Thursday, 15 November 2007

Invigilating


Thought I'd better add a bit of documentary evidence here. It's a shame I don't still have the very official invigilator's badge, which was really the best part of the job. I used to go to pick the kids up with it on and people used to look at me like I had been chairing very important meetings.
I have been doing this job for quite a long time, during the exam season. It involves making sure the kids don't cheat during exams. As my husband said tonight, it allows me to exercise all my major life skills, that is, standing still and not talking to anybody (that's how they talk round here). Sometimes you do have to do a bit of talking, but that is thankfully, rare, and sometimes you have to hand out paper. As the retired gentleman said to me the other day when there was a bit of a spurt on with the paper handing out at his end of the sports hall 'This is getting too exciting. I can't handle this'. Sometimes the kids are really thick and they put their hands up and ask you the answer to the exam questions!
Once it happened to somebody I know during a Spanish exam. She asked the lady the answer to a question and the lady said 'Sorry, I don't speak Spanish' and this girl said 'Well, that's no good, is it'!
You've got to make sure the kids don't cheat by watching them, and stopping them smirking at each other and other inappropriate behaviour. You can tell the rebellious ones by their gait as soon as they enter the room and you keep a close eye on them. Sometimes the kids are quite funny. Once the Senior Invigilator was watching a boy getting a small piece of paper out of his shirt pocket on a number of occasions and studying it closely. Remembering all his invigilator training he went to the boy and demanded to see the paper, which was totally blank! Quite good the Senior Invigilator, Brian Spratt. An ex-PE teacher with a big handlebar moustache. Good asides. 'Would make a good barmaid' was one today.
Definitely a little bit of dumbing down is going on here as sometimes I look at some of the exam papers, and think they are a lot easier than the ones I took. Today I saw a paper asking for the three stages of giving birth, I ask you! I think it was Home Economics. Sometimes I seriously think I could sit some of these papers without any prior knowledge and get a good grade.
You've got to watch out for the new technology such as i-pods, and apparently now there are tiny ear pieces you can put in your ear that are powered by radio waves, so that some genius outside can give you the answers, though why you would need something like this with 'Basic Food Technology' is a moot point.

10 comments:

Debi said...

I'm imagining you with a big silver star badge pinned to your chest... funny!

I laughed out loud when I read about the flurry of paper-handing-out causing Invigilator anxiety and about the girl who thought the Invigilator should speak Spanish, in spite of the fact that SHE was the one who had the course.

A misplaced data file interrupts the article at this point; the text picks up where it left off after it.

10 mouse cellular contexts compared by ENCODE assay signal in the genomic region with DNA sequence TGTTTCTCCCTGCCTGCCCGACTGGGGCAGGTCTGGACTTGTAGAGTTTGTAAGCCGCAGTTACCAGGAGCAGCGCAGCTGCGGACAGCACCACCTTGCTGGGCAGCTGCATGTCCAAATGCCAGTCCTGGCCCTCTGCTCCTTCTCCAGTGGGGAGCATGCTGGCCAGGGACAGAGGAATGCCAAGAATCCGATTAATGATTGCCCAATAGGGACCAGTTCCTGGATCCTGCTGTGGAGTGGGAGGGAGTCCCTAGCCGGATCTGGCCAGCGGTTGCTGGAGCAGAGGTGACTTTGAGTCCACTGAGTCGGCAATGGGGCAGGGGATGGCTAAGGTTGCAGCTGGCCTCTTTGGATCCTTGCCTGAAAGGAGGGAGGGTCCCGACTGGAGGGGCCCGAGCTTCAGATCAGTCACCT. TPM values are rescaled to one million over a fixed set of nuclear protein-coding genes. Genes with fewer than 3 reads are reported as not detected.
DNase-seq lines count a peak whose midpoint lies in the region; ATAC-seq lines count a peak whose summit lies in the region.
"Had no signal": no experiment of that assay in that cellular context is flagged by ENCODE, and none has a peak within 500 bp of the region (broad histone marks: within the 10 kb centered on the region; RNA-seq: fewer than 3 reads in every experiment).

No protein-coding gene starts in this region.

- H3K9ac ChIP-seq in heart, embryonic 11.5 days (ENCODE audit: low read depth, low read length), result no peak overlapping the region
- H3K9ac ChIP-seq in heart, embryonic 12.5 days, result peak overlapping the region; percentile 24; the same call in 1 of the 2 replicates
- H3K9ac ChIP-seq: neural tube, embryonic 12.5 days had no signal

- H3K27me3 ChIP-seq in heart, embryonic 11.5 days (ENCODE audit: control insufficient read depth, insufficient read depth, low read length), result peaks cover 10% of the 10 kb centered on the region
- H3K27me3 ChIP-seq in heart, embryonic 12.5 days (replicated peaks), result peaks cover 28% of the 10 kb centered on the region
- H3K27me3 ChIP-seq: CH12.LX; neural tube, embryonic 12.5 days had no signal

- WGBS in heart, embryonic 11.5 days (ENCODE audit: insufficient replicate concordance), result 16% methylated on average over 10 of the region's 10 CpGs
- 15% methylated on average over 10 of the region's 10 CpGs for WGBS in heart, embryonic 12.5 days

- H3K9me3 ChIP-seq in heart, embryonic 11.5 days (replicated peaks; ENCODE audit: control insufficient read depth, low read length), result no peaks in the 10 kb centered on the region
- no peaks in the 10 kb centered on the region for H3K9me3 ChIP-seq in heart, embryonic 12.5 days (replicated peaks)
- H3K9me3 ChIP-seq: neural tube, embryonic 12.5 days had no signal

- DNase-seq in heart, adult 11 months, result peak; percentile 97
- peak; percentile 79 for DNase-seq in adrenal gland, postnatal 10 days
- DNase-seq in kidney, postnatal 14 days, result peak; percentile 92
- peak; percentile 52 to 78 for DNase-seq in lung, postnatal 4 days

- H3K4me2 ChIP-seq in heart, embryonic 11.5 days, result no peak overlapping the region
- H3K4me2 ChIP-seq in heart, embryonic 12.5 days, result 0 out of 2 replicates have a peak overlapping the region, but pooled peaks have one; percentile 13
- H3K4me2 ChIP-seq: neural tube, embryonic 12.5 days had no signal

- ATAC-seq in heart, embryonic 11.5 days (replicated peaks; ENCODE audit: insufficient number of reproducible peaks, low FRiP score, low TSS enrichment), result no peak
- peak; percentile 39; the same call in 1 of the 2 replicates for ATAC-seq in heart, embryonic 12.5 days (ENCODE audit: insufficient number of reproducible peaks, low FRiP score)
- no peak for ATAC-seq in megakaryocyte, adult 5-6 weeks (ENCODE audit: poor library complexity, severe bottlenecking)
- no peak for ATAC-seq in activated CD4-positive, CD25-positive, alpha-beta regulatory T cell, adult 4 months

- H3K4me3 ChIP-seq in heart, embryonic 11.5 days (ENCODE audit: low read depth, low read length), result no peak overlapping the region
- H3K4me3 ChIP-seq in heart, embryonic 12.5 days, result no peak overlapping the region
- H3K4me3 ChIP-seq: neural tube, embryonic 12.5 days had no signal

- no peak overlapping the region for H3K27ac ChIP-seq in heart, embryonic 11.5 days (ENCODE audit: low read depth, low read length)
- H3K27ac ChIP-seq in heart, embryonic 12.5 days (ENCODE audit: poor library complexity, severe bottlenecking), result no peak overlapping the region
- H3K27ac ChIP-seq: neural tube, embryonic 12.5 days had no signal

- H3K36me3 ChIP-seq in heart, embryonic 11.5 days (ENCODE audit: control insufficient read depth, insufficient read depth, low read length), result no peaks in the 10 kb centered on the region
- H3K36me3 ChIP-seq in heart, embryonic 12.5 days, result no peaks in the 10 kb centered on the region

And what was the deal with the blank piece of paper? Did the kid write it in invisible ink and have x-ray vision or something?

ciara said...

thanks for visiting my life w hashi blog. not many visit that one lol but wow..invigilating. i don't think we have that here. not at least while i was in school lol

dianeclancy said...

Hi Beverly,

Thanks for this window into your life!! Very entertaining.

You must be smart ... I figured today I would fail their tests even though I used to do well.

~ Diane Clancy
www.dianeclancy.com/blog

Sandollar said...

invigilator? I learned something new today...from your blog and Merriam-Webster!

Bobbie said...

At first I thought you might be invigorated, but now I see not. he he. Was the blank paper just to get the invigilator's goat? Or maybe he was just wishing the answer would suddenly appear. Your stories are just too funny Beverly. I love reading stuff like this.

Bev said...

Diane, it's not that I am particularly clever, it's that some of these exams papers are very easy. Take 'Food Technology', where some of the questions deal with washing vegetables. I would argue that it would take only a modicum of common sense to sit papers like these!

There have been some arguments in the British press as to whether the exam system is dumbing down. On the evidence of some of the papers I have read, I would say it is. Even the more academic subjects such as English have less stringent papers than the ones,say, twenty years ago.

Gina said...

Sooo...the kids don't get their exams in class?

What a riot teenagers are! I'm giving a class on the Constitution for 3 teenage boys, and they keep me in stitches!

Bev said...

Sandollar, I am very curious what Merriam-Webster had to say, but I can't find her lol Nevermind, I will keep looking...

Bez said...

Despite the governments assurances to the contrary, I can assure you that GCSE papers are much easier than O level. A levels are still pretty good (mostly), but their days are numbered and there are smaller but significant changes next year that are worrying. One A level Biology unit is going to be called "Drugs can alter your perception of the environment2. No S+£t Sherlock!

And for the record, ignore her modesty, Bev is extremely intelligent, which is evident from her entertaining prose. :-)

Bez said...
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